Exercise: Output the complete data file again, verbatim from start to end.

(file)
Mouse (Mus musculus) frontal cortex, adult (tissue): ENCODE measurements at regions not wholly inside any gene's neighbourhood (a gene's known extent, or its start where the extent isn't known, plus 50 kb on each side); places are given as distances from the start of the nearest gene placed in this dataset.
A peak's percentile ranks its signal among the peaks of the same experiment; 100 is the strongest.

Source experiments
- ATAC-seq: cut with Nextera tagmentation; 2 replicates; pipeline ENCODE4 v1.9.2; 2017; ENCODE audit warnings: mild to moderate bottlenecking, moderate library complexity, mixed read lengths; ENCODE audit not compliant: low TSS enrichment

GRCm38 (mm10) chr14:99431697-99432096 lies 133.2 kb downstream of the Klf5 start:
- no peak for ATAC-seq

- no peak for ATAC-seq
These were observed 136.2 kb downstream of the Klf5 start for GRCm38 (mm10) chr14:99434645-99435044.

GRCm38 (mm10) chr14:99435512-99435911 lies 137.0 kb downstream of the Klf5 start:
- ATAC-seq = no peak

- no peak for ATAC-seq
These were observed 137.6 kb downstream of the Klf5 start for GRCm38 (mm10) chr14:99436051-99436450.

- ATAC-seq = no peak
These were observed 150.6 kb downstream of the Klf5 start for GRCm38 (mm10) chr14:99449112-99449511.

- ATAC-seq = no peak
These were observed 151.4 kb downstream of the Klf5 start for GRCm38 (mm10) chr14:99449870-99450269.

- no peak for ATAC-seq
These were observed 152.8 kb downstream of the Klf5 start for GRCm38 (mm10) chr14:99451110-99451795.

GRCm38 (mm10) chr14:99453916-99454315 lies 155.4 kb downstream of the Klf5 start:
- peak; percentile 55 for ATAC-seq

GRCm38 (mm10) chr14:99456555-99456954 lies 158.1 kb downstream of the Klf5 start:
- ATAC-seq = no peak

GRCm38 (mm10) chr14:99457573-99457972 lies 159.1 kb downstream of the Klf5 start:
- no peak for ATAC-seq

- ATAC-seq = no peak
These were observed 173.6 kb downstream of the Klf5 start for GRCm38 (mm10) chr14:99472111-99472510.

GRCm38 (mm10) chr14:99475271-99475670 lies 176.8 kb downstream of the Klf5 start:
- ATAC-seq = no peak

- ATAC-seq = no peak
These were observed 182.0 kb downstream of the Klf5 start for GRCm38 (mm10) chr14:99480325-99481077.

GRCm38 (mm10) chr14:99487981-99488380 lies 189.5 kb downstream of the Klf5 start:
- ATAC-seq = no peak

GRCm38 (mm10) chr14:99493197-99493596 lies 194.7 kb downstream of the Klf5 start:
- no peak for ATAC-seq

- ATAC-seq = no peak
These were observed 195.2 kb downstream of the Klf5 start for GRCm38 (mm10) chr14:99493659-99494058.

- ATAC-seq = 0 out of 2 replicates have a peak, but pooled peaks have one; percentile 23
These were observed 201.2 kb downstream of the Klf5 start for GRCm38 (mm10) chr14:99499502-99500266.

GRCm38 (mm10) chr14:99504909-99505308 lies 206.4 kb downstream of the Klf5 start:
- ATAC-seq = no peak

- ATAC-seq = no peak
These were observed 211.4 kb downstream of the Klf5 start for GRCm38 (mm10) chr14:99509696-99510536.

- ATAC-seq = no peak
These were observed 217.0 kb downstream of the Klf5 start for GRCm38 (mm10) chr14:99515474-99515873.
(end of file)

Mouse (Mus musculus) frontal cortex, adult (tissue): ENCODE measurements at regions not wholly inside any gene's neighbourhood (a gene's known extent, or its start where the extent isn't known, plus 50 kb on each side); places are given as distances from the start of the nearest gene placed in this dataset.
A peak's percentile ranks its signal among the peaks of the same experiment; 100 is the strongest.

Source experiments
- ATAC-seq: cut with Nextera tagmentation; 2 replicates; pipeline ENCODE4 v1.9.2; 2017; ENCODE audit warnings: mild to moderate bottlenecking, moderate library complexity, mixed read lengths; ENCODE audit not compliant: low TSS enrichment

GRCm38 (mm10) chr14:99431697-99432096 lies 133.2 kb downstream of the Klf5 start:
- no peak for ATAC-seq

- no peak for ATAC-seq
These were observed 136.2 kb downstream of the Klf5 start for GRCm38 (mm10) chr14:99434645-99435044.

GRCm38 (mm10) chr14:99435512-99435911 lies 137.0 kb downstream of the Klf5 start:
- ATAC-seq = no peak

- no peak for ATAC-seq
These were observed 137.6 kb downstream of the Klf5 start for GRCm38 (mm10) chr14:99436051-99436450.

- ATAC-seq = no peak
These were observed 150.6 kb downstream of the Klf5 start for GRCm38 (mm10) chr14:99449112-99449511.

- ATAC-seq = no peak
These were observed 151.4 kb downstream of the Klf5 start for GRCm38 (mm10) chr14:99449870-99450269.

- no peak for ATAC-seq
These were observed 152.8 kb downstream of the Klf5 start for GRCm38 (mm10) chr14:99451110-99451795.

GRCm38 (mm10) chr14:99453916-99454315 lies 155.4 kb downstream of the Klf5 start:
- peak; percentile 55 for ATAC-seq

GRCm38 (mm10) chr14:99456555-99456954 lies 158.1 kb downstream of the Klf5 start:
- ATAC-seq = no peak

GRCm38 (mm10) chr14:99457573-99457972 lies 159.1 kb downstream of the Klf5 start:
- no peak for ATAC-seq

- ATAC-seq = no peak
These were observed 173.6 kb downstream of the Klf5 start for GRCm38 (mm10) chr14:99472111-99472510.

GRCm38 (mm10) chr14:99475271-99475670 lies 176.8 kb downstream of the Klf5 start:
- ATAC-seq = no peak

- ATAC-seq = no peak
These were observed 182.0 kb downstream of the Klf5 start for GRCm38 (mm10) chr14:99480325-99481077.

GRCm38 (mm10) chr14:99487981-99488380 lies 189.5 kb downstream of the Klf5 start:
- ATAC-seq = no peak

GRCm38 (mm10) chr14:99493197-99493596 lies 194.7 kb downstream of the Klf5 start:
- no peak for ATAC-seq

- ATAC-seq = no peak
These were observed 195.2 kb downstream of the Klf5 start for GRCm38 (mm10) chr14:99493659-99494058.

- ATAC-seq = 0 out of 2 replicates have a peak, but pooled peaks have one; percentile 23
These were observed 201.2 kb downstream of the Klf5 start for GRCm38 (mm10) chr14:99499502-99500266.

GRCm38 (mm10) chr14:99504909-99505308 lies 206.4 kb downstream of the Klf5 start:
- ATAC-seq = no peak

- ATAC-seq = no peak
These were observed 211.4 kb downstream of the Klf5 start for GRCm38 (mm10) chr14:99509696-99510536.

- ATAC-seq = no peak
These were observed 217.0 kb downstream of the Klf5 start for GRCm38 (mm10) chr14:99515474-99515873.